Beginning Again

Many of our CSA (Community Supported Agriculture) members this year are new to us and, possibly, new to the close relationship between farmer and consumer that the CSA program affords. Regardless of how acquainted with the process of receiving fresh veg every week you might be, it’s always good to re-introdruce yourself to what’s in season and how to use it. Knowing that the enjoyment you’ll receive from our CSA program will largely be dependent upon your ability to use what you’re getting, I’m going to help by talking about what to expect in this week’s CSA box and a brief list of options for preparing each item. So, let’s slough off our winter habits and begin again with the freshness of Spring.

In general terms, using what you’ll receive in your boxes can be divided into two categories: what you’ll use now and what you’ll put up for later. This week, I’ll go over how to use each ingredient fresh.

My biggest recommendation in preparing the more unfamiliar vegetables you’ll receive is this: As best you can, incorporate the new items into dishes you already know and frequently cook. If you’re like us, every night is an acceptable night for tacos – and pretty much any ingredient will do. Most folks like a little more variety. We also love roasting and grilling our veg alongside whatever meat we’re preparing. Smoothies, hearty salads, curries, soups and stews, quiches, omelletes, and sautees are often the final home for a lot of our produce. But, I don’t want to just speak from experience. We love cooking, but we have many friends who teach us great, new ways to prepare food as well. If you have a recipe or preparation method you’d like to share, please do so under our RECIPES tab.

This week you’ll be receiving lots of hearty greens (kale, mustard, beet greens, and salad mix), as well as peas, radishes, scapes, and green garlic. All of the greens can be used raw this week, as we’ve picked them young and they are still tender.

Red Russian Kale, Beet greens, Mustard greens 

Green Garllic

Easter Egg Radishes

Kale is great raw, in smoothies, wraps, roasted, in soups, baked into chips, and grilled. Mature kale leaves can be cut in fine, thin strips (or a chiffonade) and used in all sorts of slaws, salads, taco toppings, lasagna fillers, etc.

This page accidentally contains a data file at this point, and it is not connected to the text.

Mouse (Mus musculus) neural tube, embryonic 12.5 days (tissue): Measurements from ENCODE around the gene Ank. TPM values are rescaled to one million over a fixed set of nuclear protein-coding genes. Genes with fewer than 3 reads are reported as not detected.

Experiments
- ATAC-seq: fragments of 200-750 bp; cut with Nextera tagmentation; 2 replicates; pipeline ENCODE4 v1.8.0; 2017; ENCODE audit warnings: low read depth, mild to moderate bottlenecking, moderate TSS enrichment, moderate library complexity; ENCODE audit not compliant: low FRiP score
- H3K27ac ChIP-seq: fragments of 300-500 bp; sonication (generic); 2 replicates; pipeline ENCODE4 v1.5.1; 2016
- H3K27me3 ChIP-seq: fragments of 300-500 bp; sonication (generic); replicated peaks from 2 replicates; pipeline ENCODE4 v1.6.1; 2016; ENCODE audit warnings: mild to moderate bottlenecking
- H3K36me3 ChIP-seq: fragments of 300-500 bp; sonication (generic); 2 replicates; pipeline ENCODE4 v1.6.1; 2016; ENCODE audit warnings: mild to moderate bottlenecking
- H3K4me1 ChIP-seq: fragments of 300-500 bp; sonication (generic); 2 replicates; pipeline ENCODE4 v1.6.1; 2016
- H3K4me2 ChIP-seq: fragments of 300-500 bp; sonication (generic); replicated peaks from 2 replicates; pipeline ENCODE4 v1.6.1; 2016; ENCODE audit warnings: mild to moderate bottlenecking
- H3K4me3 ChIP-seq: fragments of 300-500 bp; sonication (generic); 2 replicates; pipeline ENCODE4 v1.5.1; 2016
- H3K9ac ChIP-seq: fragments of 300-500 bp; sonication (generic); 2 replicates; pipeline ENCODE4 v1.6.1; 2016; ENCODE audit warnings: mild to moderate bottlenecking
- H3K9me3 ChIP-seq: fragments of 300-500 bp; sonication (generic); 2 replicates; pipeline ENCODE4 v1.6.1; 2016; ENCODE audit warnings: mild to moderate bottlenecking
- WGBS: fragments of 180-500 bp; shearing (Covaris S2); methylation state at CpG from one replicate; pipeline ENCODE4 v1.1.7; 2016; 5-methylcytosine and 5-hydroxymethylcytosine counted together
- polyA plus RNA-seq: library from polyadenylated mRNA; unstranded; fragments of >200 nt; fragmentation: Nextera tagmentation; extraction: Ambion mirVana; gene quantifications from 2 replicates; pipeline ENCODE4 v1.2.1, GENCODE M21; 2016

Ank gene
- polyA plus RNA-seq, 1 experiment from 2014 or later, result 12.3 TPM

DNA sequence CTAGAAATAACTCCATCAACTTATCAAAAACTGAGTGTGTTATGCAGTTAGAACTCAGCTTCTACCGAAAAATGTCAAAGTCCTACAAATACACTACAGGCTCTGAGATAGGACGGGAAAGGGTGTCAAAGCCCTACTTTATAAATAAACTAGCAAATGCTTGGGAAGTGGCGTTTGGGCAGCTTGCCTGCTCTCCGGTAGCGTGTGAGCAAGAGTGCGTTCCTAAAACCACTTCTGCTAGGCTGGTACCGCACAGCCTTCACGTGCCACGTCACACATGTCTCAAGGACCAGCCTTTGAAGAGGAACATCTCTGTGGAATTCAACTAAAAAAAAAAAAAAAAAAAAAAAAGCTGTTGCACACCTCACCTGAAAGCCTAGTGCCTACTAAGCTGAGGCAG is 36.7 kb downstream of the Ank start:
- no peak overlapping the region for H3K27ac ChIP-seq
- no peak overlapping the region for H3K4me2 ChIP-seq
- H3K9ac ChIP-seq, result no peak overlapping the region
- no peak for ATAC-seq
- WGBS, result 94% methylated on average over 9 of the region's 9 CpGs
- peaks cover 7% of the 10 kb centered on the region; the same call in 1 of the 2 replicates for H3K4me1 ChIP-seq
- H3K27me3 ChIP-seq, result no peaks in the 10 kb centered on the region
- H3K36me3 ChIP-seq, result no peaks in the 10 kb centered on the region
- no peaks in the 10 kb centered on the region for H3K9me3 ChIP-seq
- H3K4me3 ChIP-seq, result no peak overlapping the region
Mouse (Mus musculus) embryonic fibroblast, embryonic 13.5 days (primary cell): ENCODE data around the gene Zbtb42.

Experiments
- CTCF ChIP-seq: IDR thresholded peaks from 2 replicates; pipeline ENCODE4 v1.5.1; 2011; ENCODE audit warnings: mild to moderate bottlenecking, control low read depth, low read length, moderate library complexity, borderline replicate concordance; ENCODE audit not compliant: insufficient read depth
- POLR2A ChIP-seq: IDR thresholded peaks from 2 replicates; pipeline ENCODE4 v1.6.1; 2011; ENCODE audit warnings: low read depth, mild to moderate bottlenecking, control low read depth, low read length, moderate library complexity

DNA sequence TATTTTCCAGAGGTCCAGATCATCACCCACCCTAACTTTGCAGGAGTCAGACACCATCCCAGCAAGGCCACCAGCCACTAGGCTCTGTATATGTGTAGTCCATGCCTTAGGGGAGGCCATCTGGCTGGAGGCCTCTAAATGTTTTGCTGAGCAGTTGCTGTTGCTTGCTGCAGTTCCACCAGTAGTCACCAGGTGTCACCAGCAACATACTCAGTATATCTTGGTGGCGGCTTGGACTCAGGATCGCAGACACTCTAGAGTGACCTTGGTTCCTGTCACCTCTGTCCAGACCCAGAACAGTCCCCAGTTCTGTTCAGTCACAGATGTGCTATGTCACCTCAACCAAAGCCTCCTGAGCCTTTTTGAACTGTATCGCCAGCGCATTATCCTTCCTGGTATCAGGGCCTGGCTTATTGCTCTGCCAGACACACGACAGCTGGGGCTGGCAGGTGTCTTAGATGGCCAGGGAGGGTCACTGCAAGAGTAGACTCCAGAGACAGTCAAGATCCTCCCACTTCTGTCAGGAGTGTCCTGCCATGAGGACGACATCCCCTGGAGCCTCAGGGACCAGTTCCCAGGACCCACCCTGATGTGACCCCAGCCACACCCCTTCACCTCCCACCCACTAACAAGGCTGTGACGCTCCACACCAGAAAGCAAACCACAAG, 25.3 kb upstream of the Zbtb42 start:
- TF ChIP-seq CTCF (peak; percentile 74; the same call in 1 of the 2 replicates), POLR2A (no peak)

Mustard greens are spicier, but equally amenable to the previous uses for kale (except for smoothies. I think that would be gross). The same goes for these young beet greens. You can also pickle the stems to eat later in the week on sandwiches, atop a hearty salad, on bratwurst – you name it.

These peas are called “Golden Sweet” and, true to their name, they have a delicate, sweet flavor. My only recommendation is not to overcook them, if you do include them in a dish. They’re perfect for a snack, salad topping, or quickly heated in a skillet for a sautee or stir-fry. You don’t want them to lose their crispness or cook out the sugar.

Radishes have a lot of great flavor. Use them in your salads, julienne (same principle as a chiffonade) them into your slaws, dip them into your hummus instead of using a chip, or roast them with your meat. They also add a lot of flavor to soups and grilled dinners.

Green Garlic is a young garlic plant. It can be used from bulb to tip and has, as you can imagine, a bright, onion-garlic flavor. It’s a great way to punch up a dish, though you don’t have to use it as sparingly as it’s more potent adult version.

The scape is the seed stalk that grows from the middle of the garlic plant. When cut, it allows the garlic bulb at the base of the plant to continue to grow. It has a very rich flavor and can be used the same way as green or mature garlic.

Our go-to cookbooks

Here are some helpful resources to get you cookin’:

More with Less – a great cookbook based on Mennonite traditional recipes. Easy, simple, frugal.

A New Turn in the South – a new cookbook by Hugh Acheson of Top Chef fame. Luke gifted me this book for Christmas and I have found it to be a great tool in the kitchen. It’s taught me how to prepare food better and has even cured some recipe boredom. The recipes are simple and accessible enough to repeat, or make substitutions as necessary.

Epicurious.com – I am not ashamed to admit that, when in doubt, I often just search this website to kickstart my dinner ideas.

Passionate Homemaking – a great resource for many things, this website’s recipe page is a great place to start for simple, nutritional meals and snacks.

Feel free to post your favorite websites, cookbooks, and other resources in the comments below.

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